Love Laura

Monday, 24 September 2012

Giveaway Winner

Thanks for you your entries for the Joules Notebook give-away. Using a random number generator, the winner is...

Christina Marie

I have emailed you for your details!

To those that didn't win, I will be giving away another notebook soon on Facebook so look out for that!

Love Laura

Sunday, 23 September 2012

Pony Panorama

My boyfriend came to the farm today and took some panorama shots on his phone. I thought it would be good to show you all where everything is on the yard so I have put stars next to some places. If you click on these photos then they can be enlarged.

Red star; Trooper's stable
Blue star; Joe's stable
Green star; hay
Yellow star; Bobby's stable
Purple star; muck heap
Orange star; Indoor arena

The photo above was one we thought we would try out with two of me! Trooper moved during the photos being taken though making him look a bit of a funny shape and I look cross-eyed!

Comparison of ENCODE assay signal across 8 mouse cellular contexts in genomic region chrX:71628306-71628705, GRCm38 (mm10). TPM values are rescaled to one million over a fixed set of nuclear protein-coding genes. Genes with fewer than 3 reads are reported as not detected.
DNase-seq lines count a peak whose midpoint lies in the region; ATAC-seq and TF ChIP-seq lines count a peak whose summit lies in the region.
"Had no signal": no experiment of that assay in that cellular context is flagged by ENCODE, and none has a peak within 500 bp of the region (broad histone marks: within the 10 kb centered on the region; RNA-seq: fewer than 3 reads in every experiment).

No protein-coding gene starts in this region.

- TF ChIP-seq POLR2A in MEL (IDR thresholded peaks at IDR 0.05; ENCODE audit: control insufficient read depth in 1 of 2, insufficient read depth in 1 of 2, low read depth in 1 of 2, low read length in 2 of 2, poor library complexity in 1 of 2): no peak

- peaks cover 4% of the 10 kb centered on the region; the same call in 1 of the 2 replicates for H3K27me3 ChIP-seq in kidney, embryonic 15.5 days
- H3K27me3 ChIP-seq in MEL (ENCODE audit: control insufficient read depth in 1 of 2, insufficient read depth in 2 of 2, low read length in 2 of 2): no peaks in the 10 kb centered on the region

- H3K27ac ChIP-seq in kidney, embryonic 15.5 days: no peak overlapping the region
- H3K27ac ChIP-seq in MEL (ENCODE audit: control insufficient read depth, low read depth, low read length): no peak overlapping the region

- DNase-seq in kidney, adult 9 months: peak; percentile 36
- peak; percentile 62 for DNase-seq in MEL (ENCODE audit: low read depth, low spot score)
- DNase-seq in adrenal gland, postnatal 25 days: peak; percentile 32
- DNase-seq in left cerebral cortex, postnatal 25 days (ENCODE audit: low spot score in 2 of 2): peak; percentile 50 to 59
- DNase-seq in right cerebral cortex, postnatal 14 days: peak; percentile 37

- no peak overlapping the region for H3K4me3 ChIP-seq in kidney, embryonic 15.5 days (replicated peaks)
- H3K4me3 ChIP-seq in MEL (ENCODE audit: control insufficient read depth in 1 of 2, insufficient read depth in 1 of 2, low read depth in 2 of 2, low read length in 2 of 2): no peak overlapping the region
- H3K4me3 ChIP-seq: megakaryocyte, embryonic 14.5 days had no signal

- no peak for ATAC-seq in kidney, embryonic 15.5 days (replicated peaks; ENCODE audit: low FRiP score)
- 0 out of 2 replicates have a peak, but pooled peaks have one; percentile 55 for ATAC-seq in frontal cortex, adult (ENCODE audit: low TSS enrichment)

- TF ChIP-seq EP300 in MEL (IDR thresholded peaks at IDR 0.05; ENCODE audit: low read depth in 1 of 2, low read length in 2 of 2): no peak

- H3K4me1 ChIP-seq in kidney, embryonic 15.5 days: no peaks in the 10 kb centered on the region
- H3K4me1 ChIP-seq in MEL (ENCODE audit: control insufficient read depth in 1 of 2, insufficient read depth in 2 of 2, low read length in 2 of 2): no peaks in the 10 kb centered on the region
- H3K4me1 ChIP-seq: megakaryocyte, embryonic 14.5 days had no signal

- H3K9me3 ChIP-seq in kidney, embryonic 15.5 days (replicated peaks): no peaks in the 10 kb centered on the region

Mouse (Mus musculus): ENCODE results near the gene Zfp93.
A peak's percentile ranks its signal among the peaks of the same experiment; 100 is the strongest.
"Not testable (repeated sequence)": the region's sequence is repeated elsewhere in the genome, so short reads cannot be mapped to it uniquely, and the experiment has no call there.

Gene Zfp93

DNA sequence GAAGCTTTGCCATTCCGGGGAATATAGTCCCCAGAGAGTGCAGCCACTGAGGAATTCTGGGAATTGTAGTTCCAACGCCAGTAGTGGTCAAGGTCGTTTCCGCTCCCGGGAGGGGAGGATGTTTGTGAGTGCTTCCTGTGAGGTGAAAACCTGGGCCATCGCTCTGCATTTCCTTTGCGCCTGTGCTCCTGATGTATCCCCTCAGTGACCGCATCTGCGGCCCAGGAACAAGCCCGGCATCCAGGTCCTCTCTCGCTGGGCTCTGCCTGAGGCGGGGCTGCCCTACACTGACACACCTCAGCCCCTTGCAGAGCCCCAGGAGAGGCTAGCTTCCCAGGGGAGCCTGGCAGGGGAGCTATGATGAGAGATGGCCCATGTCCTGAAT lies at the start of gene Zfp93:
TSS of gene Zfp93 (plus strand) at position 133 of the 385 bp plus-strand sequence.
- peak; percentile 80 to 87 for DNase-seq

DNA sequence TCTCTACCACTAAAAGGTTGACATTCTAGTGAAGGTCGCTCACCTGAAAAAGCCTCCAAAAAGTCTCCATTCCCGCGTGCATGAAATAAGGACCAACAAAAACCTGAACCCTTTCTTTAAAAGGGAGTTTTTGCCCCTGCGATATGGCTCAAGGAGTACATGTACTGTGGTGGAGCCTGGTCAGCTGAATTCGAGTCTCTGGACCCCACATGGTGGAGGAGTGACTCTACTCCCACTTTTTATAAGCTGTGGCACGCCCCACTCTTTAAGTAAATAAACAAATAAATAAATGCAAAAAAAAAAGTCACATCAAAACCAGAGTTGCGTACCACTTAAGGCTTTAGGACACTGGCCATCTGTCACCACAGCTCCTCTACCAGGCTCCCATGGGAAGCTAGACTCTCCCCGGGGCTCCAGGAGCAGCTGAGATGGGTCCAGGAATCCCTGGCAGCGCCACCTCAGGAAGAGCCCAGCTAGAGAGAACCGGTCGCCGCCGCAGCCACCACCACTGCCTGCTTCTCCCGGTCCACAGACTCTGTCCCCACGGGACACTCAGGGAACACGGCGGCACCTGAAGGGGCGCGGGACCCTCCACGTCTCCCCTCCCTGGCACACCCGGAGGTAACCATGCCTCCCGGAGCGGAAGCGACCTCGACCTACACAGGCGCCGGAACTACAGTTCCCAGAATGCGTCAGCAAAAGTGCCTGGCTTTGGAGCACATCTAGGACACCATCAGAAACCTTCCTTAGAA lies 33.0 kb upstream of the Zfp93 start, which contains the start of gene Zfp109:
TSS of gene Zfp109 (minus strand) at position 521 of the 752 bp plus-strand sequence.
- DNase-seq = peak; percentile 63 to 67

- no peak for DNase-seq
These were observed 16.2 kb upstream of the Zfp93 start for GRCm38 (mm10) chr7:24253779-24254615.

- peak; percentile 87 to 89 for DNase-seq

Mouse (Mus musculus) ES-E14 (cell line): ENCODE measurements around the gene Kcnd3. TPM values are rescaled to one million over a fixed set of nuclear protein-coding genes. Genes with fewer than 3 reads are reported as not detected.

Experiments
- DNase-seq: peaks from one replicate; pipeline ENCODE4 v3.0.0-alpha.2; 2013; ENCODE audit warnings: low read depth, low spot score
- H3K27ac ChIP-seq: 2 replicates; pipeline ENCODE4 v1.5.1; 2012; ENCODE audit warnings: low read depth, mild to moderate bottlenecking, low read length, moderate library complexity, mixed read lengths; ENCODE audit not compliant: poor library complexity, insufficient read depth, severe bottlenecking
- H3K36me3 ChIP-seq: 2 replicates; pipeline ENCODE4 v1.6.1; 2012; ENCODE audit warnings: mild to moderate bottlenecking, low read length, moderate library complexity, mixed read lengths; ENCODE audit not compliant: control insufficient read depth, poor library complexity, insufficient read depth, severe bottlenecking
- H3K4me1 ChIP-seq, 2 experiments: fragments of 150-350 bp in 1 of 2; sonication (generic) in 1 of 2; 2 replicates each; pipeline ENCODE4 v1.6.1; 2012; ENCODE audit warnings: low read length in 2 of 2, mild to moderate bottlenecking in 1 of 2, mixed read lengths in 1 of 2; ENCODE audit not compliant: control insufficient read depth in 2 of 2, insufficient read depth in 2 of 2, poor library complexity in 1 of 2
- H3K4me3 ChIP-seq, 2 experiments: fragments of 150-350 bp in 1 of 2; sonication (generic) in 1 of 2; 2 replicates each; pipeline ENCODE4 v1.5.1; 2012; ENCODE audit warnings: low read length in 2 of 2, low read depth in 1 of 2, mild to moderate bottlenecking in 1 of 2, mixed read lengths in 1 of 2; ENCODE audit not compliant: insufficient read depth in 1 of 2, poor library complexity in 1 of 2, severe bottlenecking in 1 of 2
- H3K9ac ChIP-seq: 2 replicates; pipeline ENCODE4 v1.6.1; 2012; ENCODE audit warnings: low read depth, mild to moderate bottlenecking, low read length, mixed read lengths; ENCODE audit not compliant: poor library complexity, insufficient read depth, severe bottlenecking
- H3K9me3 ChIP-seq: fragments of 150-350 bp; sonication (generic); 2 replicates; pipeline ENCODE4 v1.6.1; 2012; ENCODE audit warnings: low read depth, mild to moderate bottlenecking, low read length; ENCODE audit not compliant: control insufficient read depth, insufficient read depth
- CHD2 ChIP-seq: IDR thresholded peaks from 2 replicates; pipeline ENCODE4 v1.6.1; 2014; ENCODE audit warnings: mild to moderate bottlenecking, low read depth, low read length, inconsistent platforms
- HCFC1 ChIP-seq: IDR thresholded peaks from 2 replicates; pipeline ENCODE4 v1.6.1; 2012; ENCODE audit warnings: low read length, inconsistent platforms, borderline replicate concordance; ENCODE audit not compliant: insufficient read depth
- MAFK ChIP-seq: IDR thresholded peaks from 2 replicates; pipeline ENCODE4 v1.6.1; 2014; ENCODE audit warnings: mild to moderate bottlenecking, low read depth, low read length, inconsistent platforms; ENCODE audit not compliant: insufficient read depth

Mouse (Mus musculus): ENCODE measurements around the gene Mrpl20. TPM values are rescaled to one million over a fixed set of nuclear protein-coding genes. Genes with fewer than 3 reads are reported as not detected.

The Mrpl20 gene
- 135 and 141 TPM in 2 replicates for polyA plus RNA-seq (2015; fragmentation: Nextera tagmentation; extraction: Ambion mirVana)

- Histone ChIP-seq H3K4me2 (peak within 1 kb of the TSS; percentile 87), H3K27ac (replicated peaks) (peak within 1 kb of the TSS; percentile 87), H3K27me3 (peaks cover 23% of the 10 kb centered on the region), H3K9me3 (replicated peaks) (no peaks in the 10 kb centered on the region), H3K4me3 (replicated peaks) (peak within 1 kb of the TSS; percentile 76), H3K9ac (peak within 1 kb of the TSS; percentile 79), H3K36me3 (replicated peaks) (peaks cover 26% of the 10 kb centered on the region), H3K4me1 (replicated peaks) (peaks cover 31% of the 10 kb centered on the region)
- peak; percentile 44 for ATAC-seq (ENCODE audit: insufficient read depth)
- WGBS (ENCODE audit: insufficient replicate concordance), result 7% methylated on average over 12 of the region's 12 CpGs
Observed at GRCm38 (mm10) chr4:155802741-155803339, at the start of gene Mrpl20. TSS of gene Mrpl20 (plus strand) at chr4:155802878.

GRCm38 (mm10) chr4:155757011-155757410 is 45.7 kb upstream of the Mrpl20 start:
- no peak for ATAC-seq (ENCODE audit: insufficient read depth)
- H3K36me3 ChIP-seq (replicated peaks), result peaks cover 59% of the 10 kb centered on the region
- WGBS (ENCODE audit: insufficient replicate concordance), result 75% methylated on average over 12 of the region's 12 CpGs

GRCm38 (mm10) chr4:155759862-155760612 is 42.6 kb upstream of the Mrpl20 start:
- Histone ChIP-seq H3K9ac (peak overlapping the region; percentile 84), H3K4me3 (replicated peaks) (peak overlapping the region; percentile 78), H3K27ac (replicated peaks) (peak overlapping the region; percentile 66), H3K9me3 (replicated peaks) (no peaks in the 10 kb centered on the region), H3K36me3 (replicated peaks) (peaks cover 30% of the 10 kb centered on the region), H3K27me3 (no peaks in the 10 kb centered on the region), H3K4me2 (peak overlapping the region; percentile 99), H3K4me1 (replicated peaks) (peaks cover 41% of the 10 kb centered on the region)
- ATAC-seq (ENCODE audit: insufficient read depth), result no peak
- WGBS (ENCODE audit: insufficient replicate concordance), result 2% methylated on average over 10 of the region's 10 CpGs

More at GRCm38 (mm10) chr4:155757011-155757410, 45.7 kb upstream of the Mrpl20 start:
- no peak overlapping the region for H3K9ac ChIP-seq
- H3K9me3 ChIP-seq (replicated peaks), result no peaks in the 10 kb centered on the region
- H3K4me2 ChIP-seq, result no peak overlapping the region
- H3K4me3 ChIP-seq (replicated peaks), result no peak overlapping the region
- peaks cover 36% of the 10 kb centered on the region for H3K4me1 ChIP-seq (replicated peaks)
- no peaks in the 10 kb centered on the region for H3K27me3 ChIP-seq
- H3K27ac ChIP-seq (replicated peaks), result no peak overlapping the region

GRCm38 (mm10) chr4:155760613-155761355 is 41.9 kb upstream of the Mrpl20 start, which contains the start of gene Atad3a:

Love Laura

Wednesday, 19 September 2012

Clicker Training Sessions 1 & 2

After having a go at clicker training during an equine behaviour module at university (click here for the post), I thought it would be a good thing to do with Trooper as he is quite playful. I have finally got round to having a go with him.

In the first session I did with him we were in his stable. I cut up an apple into small pieces and just got a few bits out of the locker at a time. I used a little rectangle tub and started by getting him to "touch" with his nose. I clicked the clicker the moment he touched the tub and then followed this with a treat. Despite never having heard the clicker before he seemed to pick up the idea quite quickly and was touching it on command. Trooper likes to pick up things in his mouth so I then decided to get him to "lift" the tub. He was doing this quite well and after about 5 or 10 minutes was distinguishing between "touch" and "lift".